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Bioethikos: Bringing Life to Bioethics

Archive for April, 2016

 

Now Proven: Zika Virus Causes Microcephaly

Friday, April 15th, 2016 by Dr. Dennis Sullivan

SAMap

When I first heard about a newer mosquito-borne infection in South America, similar to Dengue fever, but with the possibility of causing birth defects, I was not too worried. I thought the news reports were overblown, and that the actual danger here in the U.S. was minimal. I was wrong. Now even the normally conservative Center for Disease Control and Prevention claims that Zika is “scarier than we initially thought.”

The Zika virus is transmitted by the Aedes aegypti mosquito, endemic in Brazil and other parts of South American, but also common in the southern United States. It should be noted that sexual interaction can also spread the virus.So far, the disease has only appeared in those patients who have visited affected areas:

With global infection rates of the Zika virus increasing rapidly, physicians should be prepared to handle possible cases of the virus and answer patients’ questions. No locally acquired vector-borne Zika virus cases have been reported in the continental United States, but cases have been confirmed in returning travelers.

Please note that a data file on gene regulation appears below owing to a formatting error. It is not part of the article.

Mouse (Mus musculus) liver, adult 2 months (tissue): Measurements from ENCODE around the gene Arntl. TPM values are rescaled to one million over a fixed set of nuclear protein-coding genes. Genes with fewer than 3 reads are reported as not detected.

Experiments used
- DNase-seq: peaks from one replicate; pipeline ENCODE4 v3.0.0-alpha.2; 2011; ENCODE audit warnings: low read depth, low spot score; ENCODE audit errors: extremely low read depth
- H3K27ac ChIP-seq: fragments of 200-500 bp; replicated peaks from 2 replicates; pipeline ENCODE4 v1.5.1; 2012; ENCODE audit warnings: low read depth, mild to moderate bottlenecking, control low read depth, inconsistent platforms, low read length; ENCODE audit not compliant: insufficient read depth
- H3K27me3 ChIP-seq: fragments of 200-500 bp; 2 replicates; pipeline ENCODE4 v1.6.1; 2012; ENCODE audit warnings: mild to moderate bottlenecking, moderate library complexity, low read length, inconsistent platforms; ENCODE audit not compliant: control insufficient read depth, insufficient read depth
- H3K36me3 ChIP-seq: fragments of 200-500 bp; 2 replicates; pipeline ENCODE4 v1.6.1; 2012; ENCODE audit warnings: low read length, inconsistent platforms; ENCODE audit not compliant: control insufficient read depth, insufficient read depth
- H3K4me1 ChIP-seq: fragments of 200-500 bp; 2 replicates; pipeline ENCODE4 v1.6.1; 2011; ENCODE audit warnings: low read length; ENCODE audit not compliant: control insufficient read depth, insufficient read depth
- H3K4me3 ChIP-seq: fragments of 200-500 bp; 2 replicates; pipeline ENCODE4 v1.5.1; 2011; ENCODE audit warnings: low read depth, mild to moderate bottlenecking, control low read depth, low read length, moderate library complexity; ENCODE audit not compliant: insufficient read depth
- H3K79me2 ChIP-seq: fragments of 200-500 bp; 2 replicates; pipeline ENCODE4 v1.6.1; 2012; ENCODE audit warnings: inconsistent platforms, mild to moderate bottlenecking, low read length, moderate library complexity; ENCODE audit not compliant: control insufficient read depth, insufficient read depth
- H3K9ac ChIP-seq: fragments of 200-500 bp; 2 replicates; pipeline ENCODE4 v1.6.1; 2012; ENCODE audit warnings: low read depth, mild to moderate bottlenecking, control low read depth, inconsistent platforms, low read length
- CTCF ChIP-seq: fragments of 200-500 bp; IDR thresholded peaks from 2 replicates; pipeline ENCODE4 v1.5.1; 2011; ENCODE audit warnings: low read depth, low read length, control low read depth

A recent CDC report has confirmed that Zika can definitely cause microcephaly. This leads to abnormally small brains in babies born of women infected with Zika during the first trimester of pregnancy. It is not yet known what percentage of infected women’s babies actually have this problem, or what other abnormalities may appear. It is entirely possible that other problems may arise with Zika infection, or that it may even lead to miscarriages.

This is all the more worrisome because symptoms of Zika infection are often mild, and many infected subjects are asymptomatic. The CDC and World Health Organization have both issued recommendations that women in affected areas should use birth control or avoid sexual intimacy at this time.

In predominantly-Catholic South American countries, such as Peru, Brazil, Colombia, and Venezuela, abortion is illegal. But fear of Zika-infected women having babies with birth defects has led many to demand termination of their pregnancies. The Zika crisis may be used as a wedge to loosen abortion restrictions in the near future.

AMA Resource Website on Zika Virus

USA Today report on CDC advisory